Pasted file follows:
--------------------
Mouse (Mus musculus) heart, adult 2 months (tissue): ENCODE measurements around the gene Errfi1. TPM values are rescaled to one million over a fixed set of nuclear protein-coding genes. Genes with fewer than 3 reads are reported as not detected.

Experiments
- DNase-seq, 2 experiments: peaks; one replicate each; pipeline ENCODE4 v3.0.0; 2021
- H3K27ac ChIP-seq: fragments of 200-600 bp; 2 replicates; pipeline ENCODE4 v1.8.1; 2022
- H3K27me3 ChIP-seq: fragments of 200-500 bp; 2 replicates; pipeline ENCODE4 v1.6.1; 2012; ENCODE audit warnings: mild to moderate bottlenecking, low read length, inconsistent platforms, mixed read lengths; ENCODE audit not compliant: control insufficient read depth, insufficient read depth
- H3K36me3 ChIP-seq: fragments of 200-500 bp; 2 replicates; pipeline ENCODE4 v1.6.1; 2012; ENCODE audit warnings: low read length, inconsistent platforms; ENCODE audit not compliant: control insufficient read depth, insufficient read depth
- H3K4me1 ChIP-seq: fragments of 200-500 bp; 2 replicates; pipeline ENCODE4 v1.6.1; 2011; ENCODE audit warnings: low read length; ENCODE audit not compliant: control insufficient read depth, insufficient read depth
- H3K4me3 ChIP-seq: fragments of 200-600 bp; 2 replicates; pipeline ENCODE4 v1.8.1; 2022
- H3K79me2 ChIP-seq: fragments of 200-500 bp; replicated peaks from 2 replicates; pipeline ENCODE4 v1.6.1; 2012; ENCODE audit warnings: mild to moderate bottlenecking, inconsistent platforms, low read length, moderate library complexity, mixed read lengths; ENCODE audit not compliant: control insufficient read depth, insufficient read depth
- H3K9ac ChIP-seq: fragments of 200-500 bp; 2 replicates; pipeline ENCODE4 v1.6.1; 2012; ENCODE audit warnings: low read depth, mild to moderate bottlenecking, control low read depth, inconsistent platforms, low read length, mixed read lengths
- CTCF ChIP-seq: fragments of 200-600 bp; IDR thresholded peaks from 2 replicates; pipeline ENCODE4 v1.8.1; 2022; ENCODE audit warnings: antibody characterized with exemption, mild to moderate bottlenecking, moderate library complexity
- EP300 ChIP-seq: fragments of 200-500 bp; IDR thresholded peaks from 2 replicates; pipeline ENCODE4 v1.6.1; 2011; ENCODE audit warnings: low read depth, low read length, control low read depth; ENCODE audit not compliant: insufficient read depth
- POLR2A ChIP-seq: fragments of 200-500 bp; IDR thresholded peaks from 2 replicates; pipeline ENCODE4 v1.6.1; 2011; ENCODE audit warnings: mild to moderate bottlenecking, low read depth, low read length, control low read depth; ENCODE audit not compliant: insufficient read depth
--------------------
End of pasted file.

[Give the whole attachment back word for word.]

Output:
Mouse (Mus musculus) heart, adult 2 months (tissue): ENCODE measurements around the gene Errfi1. TPM values are rescaled to one million over a fixed set of nuclear protein-coding genes. Genes with fewer than 3 reads are reported as not detected.

Experiments
- DNase-seq, 2 experiments: peaks; one replicate each; pipeline ENCODE4 v3.0.0; 2021
- H3K27ac ChIP-seq: fragments of 200-600 bp; 2 replicates; pipeline ENCODE4 v1.8.1; 2022
- H3K27me3 ChIP-seq: fragments of 200-500 bp; 2 replicates; pipeline ENCODE4 v1.6.1; 2012; ENCODE audit warnings: mild to moderate bottlenecking, low read length, inconsistent platforms, mixed read lengths; ENCODE audit not compliant: control insufficient read depth, insufficient read depth
- H3K36me3 ChIP-seq: fragments of 200-500 bp; 2 replicates; pipeline ENCODE4 v1.6.1; 2012; ENCODE audit warnings: low read length, inconsistent platforms; ENCODE audit not compliant: control insufficient read depth, insufficient read depth
- H3K4me1 ChIP-seq: fragments of 200-500 bp; 2 replicates; pipeline ENCODE4 v1.6.1; 2011; ENCODE audit warnings: low read length; ENCODE audit not compliant: control insufficient read depth, insufficient read depth
- H3K4me3 ChIP-seq: fragments of 200-600 bp; 2 replicates; pipeline ENCODE4 v1.8.1; 2022
- H3K79me2 ChIP-seq: fragments of 200-500 bp; replicated peaks from 2 replicates; pipeline ENCODE4 v1.6.1; 2012; ENCODE audit warnings: mild to moderate bottlenecking, inconsistent platforms, low read length, moderate library complexity, mixed read lengths; ENCODE audit not compliant: control insufficient read depth, insufficient read depth
- H3K9ac ChIP-seq: fragments of 200-500 bp; 2 replicates; pipeline ENCODE4 v1.6.1; 2012; ENCODE audit warnings: low read depth, mild to moderate bottlenecking, control low read depth, inconsistent platforms, low read length, mixed read lengths
- CTCF ChIP-seq: fragments of 200-600 bp; IDR thresholded peaks from 2 replicates; pipeline ENCODE4 v1.8.1; 2022; ENCODE audit warnings: antibody characterized with exemption, mild to moderate bottlenecking, moderate library complexity
- EP300 ChIP-seq: fragments of 200-500 bp; IDR thresholded peaks from 2 replicates; pipeline ENCODE4 v1.6.1; 2011; ENCODE audit warnings: low read depth, low read length, control low read depth; ENCODE audit not compliant: insufficient read depth
- POLR2A ChIP-seq: fragments of 200-500 bp; IDR thresholded peaks from 2 replicates; pipeline ENCODE4 v1.6.1; 2011; ENCODE audit warnings: mild to moderate bottlenecking, low read depth, low read length, control low read depth; ENCODE audit not compliant: insufficient read depth